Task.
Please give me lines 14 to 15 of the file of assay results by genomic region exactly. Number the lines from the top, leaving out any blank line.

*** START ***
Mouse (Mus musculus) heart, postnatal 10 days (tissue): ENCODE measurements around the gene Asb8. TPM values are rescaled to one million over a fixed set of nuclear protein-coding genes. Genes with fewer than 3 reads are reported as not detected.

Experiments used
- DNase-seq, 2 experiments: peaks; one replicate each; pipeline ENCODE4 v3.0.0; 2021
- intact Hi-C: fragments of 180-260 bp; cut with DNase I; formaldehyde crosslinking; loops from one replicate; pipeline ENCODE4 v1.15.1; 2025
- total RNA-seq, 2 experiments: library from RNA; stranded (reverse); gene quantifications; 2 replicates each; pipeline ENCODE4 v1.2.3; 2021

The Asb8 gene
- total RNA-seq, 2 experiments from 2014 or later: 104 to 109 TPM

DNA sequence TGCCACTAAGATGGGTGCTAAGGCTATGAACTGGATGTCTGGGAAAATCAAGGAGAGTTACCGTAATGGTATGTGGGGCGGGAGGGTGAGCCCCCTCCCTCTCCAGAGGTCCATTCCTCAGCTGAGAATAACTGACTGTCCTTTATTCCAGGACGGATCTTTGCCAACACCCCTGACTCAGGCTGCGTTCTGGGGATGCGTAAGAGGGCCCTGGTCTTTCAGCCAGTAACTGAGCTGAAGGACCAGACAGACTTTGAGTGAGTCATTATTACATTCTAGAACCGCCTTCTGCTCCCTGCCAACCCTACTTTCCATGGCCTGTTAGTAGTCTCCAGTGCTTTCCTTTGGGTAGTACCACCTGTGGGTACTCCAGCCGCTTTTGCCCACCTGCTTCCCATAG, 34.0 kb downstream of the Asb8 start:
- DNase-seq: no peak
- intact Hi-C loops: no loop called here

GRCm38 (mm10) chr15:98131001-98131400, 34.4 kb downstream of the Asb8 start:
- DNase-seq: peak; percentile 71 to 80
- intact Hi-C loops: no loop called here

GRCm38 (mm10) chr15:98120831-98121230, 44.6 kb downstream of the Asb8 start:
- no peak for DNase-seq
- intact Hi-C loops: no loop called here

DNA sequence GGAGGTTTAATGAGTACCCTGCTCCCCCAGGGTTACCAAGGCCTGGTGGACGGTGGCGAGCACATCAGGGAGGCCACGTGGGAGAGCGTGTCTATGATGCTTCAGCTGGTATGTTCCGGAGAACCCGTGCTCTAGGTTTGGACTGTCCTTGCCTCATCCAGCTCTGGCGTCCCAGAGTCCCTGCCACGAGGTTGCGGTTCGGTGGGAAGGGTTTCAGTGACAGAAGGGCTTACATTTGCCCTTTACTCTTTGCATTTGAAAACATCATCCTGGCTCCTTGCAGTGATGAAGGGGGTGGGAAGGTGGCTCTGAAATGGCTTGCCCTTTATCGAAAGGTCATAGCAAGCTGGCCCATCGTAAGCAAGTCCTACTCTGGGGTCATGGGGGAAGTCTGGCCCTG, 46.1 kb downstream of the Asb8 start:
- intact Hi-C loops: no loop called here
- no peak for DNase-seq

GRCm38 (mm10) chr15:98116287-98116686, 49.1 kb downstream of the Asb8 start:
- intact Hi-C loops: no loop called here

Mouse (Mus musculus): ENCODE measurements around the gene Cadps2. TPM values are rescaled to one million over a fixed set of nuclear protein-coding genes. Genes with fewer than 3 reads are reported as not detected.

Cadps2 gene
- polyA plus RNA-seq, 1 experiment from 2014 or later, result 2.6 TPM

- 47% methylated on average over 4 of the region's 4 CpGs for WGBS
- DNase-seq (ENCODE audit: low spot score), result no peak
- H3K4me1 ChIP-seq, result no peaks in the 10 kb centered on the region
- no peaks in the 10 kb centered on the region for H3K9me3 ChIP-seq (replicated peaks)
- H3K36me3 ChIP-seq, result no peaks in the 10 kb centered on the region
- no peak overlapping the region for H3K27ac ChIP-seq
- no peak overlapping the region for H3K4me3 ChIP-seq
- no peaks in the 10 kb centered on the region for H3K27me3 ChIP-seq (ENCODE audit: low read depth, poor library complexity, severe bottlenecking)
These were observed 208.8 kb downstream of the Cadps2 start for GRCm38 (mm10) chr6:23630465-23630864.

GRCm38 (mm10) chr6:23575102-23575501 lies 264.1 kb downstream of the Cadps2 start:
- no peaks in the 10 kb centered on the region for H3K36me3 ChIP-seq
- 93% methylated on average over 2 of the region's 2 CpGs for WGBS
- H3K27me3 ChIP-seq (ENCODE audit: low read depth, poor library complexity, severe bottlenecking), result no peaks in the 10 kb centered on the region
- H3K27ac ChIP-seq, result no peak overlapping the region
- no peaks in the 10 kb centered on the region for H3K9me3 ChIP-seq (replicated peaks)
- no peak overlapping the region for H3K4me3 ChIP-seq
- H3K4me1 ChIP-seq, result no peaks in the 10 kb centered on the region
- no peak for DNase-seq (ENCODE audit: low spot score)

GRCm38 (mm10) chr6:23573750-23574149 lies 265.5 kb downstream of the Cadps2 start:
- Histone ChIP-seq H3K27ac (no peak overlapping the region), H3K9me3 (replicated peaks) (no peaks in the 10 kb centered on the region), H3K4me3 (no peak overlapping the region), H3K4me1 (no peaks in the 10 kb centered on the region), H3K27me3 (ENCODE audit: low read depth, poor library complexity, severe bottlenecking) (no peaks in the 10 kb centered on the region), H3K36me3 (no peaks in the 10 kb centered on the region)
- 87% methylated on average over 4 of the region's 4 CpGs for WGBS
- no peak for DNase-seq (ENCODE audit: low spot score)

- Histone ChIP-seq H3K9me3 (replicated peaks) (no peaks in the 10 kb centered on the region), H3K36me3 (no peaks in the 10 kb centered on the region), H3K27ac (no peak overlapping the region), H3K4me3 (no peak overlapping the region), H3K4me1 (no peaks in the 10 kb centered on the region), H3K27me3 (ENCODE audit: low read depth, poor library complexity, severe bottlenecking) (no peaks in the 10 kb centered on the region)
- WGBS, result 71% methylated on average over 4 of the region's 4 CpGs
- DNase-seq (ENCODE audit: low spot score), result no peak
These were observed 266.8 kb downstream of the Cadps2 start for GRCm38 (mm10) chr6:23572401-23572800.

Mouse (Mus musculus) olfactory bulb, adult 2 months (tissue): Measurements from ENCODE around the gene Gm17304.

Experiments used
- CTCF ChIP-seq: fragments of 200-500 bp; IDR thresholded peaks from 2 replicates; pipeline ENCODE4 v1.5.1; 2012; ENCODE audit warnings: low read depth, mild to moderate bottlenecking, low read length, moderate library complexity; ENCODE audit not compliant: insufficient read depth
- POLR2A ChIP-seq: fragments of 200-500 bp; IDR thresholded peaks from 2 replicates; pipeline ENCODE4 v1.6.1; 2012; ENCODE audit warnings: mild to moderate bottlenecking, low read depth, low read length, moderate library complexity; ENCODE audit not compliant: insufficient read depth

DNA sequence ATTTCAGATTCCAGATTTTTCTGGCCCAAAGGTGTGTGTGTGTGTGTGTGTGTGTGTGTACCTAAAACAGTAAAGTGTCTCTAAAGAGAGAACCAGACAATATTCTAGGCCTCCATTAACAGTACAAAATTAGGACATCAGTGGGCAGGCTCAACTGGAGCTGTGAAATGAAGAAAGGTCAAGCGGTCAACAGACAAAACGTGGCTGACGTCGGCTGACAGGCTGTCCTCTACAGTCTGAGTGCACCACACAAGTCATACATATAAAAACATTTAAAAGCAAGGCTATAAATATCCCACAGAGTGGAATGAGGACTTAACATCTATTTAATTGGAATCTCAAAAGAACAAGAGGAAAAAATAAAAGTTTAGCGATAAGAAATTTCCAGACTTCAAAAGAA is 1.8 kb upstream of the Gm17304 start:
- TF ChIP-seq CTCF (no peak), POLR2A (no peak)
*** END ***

GRCm38 (mm10) chr15:98120831-98121230, 44.6 kb downstream of the Asb8 start:
- no peak for DNase-seq